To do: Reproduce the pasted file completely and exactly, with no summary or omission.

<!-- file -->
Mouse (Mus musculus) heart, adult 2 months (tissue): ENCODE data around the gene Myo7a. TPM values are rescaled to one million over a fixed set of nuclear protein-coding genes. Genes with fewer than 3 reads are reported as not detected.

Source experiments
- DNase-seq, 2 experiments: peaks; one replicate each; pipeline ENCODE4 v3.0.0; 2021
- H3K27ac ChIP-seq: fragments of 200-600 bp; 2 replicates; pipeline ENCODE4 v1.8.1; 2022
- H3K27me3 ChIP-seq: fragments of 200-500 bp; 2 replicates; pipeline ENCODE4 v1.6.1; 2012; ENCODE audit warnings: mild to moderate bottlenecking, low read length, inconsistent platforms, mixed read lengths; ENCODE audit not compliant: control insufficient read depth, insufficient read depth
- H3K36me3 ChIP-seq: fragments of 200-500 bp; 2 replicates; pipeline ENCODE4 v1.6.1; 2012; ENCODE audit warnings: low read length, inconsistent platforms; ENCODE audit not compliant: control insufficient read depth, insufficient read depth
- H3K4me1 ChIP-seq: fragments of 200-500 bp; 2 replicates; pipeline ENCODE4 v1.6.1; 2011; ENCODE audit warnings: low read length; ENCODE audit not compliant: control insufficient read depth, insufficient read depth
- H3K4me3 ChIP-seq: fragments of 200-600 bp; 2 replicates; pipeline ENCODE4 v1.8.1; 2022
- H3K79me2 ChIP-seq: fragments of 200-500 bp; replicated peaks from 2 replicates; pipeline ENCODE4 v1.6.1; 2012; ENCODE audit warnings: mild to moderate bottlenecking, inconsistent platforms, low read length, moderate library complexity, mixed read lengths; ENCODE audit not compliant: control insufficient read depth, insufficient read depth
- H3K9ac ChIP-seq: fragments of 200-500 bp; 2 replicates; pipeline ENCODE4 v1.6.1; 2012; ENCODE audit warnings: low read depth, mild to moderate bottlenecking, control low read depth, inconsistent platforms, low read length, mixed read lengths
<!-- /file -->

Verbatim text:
Mouse (Mus musculus) heart, adult 2 months (tissue): ENCODE data around the gene Myo7a. TPM values are rescaled to one million over a fixed set of nuclear protein-coding genes. Genes with fewer than 3 reads are reported as not detected.

Source experiments
- DNase-seq, 2 experiments: peaks; one replicate each; pipeline ENCODE4 v3.0.0; 2021
- H3K27ac ChIP-seq: fragments of 200-600 bp; 2 replicates; pipeline ENCODE4 v1.8.1; 2022
- H3K27me3 ChIP-seq: fragments of 200-500 bp; 2 replicates; pipeline ENCODE4 v1.6.1; 2012; ENCODE audit warnings: mild to moderate bottlenecking, low read length, inconsistent platforms, mixed read lengths; ENCODE audit not compliant: control insufficient read depth, insufficient read depth
- H3K36me3 ChIP-seq: fragments of 200-500 bp; 2 replicates; pipeline ENCODE4 v1.6.1; 2012; ENCODE audit warnings: low read length, inconsistent platforms; ENCODE audit not compliant: control insufficient read depth, insufficient read depth
- H3K4me1 ChIP-seq: fragments of 200-500 bp; 2 replicates; pipeline ENCODE4 v1.6.1; 2011; ENCODE audit warnings: low read length; ENCODE audit not compliant: control insufficient read depth, insufficient read depth
- H3K4me3 ChIP-seq: fragments of 200-600 bp; 2 replicates; pipeline ENCODE4 v1.8.1; 2022
- H3K79me2 ChIP-seq: fragments of 200-500 bp; replicated peaks from 2 replicates; pipeline ENCODE4 v1.6.1; 2012; ENCODE audit warnings: mild to moderate bottlenecking, inconsistent platforms, low read length, moderate library complexity, mixed read lengths; ENCODE audit not compliant: control insufficient read depth, insufficient read depth
- H3K9ac ChIP-seq: fragments of 200-500 bp; 2 replicates; pipeline ENCODE4 v1.6.1; 2012; ENCODE audit warnings: low read depth, mild to moderate bottlenecking, control low read depth, inconsistent platforms, low read length, mixed read lengths